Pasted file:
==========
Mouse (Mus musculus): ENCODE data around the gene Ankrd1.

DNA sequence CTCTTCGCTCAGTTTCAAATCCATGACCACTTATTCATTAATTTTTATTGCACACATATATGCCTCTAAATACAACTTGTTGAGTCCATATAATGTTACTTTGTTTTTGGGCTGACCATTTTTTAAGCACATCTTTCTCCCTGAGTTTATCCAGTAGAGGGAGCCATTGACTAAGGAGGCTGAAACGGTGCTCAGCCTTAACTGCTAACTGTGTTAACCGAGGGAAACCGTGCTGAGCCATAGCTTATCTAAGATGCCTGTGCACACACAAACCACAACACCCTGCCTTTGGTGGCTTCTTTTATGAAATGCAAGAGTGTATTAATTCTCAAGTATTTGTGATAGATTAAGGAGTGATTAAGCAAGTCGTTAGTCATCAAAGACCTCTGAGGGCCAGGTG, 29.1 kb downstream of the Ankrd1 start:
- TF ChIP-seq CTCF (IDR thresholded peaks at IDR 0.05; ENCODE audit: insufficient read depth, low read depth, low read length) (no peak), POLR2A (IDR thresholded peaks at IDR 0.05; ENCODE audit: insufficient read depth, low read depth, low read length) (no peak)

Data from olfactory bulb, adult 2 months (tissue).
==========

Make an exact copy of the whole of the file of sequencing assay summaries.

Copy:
Mouse (Mus musculus): ENCODE data around the gene Ankrd1.

DNA sequence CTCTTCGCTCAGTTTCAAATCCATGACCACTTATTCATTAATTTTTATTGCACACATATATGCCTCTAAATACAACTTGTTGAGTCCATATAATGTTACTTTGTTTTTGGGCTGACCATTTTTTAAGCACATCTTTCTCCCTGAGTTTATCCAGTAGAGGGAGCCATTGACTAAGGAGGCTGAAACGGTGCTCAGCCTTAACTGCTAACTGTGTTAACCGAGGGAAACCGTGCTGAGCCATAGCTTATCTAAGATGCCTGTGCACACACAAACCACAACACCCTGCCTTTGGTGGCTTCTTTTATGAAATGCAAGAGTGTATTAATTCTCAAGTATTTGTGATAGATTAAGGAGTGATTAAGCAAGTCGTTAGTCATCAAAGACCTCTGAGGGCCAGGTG, 29.1 kb downstream of the Ankrd1 start:
- TF ChIP-seq CTCF (IDR thresholded peaks at IDR 0.05; ENCODE audit: insufficient read depth, low read depth, low read length) (no peak), POLR2A (IDR thresholded peaks at IDR 0.05; ENCODE audit: insufficient read depth, low read depth, low read length) (no peak)

Data from olfactory bulb, adult 2 months (tissue).